Located in Full-Text Documents at RJ Online
File Restorative Justice: Where are we now and where are we going? Getting real.
With the March 3 release of One in 31: The Long Reach of American Corrections in the wake of our current economic woes, many of those who work in our community's trenches are relishing the bittersweet moment as we utter, “I told you so”. Thirty years of struggling to control the impacts of rapid social migration, challenges to family structures, and the media's overriding influence, our nation has supported increasingly invasive punishments or wildly permissive privileges and excuses. And it should come as no surprise that the punishments have been disproportionately visited upon our most challenged populations.
Located in Full-Text Documents at RJ Online
Approaching juvenile crime head on
From the article by Leila day: When people get into trouble with the law, they normally don’t have a chance to have a conversation with their victims. To explain what happened. Hear about the damage they caused. Say they’re sorry. But there’s a growing trend to try and make that happen, so both parties can move on. Restorative Justice brings together the accused, the victim, supportive parties, and authorities. All at the same table in a safe space. It’s an old idea and it’s international. In fact, in New Zealand, where it was originally used by indigenous Maoris, it's a mandatory part of the criminal justice system. Here, in the U.S, these community conferences are increasingly being used in prisons, schools and as an alternative to juvenile detention.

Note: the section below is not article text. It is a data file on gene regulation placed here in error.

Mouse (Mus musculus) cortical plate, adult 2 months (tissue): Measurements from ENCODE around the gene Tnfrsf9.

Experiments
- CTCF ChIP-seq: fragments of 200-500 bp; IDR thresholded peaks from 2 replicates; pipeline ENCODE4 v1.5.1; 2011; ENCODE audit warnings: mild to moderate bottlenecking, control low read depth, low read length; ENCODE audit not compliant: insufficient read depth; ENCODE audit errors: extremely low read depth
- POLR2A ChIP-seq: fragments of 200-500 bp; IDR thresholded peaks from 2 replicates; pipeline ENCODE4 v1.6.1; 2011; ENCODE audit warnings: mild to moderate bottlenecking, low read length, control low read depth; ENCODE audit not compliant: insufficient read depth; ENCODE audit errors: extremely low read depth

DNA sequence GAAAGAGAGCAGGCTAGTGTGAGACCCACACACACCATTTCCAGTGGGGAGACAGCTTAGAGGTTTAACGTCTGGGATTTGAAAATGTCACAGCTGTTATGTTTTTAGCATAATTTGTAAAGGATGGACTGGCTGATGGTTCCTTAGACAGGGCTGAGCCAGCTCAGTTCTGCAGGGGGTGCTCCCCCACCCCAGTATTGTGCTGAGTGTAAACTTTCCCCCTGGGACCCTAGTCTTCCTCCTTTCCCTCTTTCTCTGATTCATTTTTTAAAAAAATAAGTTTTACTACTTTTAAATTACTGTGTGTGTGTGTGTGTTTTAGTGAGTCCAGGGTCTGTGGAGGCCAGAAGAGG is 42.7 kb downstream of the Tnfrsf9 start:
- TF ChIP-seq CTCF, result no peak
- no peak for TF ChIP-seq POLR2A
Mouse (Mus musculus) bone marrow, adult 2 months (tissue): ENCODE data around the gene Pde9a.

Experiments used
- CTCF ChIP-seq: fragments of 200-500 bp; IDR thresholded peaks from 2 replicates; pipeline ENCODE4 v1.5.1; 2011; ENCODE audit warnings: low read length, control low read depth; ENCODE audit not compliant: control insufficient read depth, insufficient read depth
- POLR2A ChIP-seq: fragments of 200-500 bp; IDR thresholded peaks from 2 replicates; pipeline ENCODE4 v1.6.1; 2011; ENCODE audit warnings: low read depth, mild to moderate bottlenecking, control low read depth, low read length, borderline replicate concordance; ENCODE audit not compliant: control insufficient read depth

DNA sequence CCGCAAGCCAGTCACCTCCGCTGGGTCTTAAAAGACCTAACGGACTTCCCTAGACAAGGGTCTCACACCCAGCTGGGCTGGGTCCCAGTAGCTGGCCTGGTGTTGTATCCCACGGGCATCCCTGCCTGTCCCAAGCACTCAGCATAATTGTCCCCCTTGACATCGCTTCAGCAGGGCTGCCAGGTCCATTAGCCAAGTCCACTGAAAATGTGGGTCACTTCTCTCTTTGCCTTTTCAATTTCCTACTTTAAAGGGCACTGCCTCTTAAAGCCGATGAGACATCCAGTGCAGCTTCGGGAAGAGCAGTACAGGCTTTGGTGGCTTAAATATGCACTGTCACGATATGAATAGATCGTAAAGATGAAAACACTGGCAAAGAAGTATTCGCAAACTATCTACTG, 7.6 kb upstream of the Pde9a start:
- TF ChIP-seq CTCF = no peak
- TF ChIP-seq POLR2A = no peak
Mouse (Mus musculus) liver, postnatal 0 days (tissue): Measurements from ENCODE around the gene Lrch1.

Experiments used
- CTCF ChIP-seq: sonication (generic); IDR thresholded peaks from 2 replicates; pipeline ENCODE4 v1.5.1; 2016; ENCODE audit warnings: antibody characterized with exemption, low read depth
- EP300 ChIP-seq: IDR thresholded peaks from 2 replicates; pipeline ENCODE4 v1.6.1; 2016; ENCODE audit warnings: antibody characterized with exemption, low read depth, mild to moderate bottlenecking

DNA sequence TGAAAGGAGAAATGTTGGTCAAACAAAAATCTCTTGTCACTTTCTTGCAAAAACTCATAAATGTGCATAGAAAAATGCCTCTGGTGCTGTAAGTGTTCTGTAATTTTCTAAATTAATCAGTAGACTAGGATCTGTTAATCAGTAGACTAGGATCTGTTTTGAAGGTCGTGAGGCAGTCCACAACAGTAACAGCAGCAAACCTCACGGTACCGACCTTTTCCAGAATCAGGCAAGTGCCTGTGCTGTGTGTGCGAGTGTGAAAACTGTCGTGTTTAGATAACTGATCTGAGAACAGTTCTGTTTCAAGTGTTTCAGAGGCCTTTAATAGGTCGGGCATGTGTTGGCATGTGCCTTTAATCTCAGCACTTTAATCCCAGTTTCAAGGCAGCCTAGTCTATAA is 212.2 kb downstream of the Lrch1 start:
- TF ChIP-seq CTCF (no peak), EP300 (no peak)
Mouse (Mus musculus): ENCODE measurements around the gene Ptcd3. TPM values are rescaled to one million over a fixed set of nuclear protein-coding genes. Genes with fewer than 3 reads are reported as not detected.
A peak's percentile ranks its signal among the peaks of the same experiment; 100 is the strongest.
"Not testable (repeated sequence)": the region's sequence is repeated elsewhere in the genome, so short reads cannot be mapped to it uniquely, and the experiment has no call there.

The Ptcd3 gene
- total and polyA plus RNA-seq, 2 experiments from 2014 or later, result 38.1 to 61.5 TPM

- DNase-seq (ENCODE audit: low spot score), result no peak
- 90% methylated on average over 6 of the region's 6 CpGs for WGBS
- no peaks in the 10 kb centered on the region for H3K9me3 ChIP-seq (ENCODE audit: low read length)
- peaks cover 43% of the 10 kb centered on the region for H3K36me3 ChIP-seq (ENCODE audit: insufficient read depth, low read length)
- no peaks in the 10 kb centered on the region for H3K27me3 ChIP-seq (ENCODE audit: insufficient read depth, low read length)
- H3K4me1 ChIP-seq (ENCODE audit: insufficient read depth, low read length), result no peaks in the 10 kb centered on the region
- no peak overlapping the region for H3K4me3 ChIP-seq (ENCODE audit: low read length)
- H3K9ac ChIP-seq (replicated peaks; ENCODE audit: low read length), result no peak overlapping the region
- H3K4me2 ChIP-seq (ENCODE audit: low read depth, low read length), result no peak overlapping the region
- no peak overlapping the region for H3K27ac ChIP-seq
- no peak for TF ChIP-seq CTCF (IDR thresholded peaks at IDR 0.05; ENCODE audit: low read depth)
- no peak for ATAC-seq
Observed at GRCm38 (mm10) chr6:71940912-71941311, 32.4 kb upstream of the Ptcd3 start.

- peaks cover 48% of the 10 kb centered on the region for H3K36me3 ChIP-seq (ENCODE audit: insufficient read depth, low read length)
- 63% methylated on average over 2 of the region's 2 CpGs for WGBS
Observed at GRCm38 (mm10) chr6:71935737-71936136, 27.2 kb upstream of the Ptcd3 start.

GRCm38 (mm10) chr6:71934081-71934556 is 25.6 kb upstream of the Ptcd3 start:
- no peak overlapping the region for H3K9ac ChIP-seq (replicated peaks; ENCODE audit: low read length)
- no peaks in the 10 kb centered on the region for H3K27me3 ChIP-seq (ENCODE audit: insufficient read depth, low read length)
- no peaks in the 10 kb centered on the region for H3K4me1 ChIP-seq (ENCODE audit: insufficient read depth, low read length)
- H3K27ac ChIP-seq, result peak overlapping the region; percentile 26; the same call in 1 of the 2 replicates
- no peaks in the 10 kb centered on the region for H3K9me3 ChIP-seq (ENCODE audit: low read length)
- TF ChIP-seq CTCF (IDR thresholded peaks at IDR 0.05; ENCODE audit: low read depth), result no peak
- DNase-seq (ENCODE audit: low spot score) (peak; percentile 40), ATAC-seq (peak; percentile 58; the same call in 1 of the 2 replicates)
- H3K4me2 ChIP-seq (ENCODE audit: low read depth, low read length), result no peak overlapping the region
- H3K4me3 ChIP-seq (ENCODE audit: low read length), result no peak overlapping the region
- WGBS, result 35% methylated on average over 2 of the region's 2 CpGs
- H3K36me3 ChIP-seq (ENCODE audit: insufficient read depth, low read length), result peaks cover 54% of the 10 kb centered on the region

Located in Restorative Justice Online Blog -- RJOB
Restorative justice and transformative justice: Definitions and debates
from the entry by Candace Smith in Sociology Lens: When it comes to defining RJ, it seems as if the only consensus is that there is no consistent definition. In an attempt to broadly define the concept, Braithwaite writes that “restorative justice is a process where all the stakeholders affected by an injustice have an opportunity to discuss how they have been affected by the injustice and to decide what should be done to repair the harm.” That is, since crime hurts, it should also have a chance to heal.
Located in Restorative Justice Online Blog -- RJOB
Corktown restorative justice: Community wholeness
from the website of Restorative Justice Group & Center: The Corktown restorative justice group was initiated following the October 2010 beating of one homeless member of the Corktown community by a resident member. Charges were brought in that case and a trial in that case is anticipated by year’s end. But in the wake of the incident, concerned that this represented a pattern of violence and harassment against street folks, some 40 people gathered to explore alternative forms of community justice. Since that time a number of things have been accomplished: ….9) Guests at Manna Meal developed a Kitchen and Street Code for posting and circulation among themselves.
Located in Restorative Justice Online Blog -- RJOB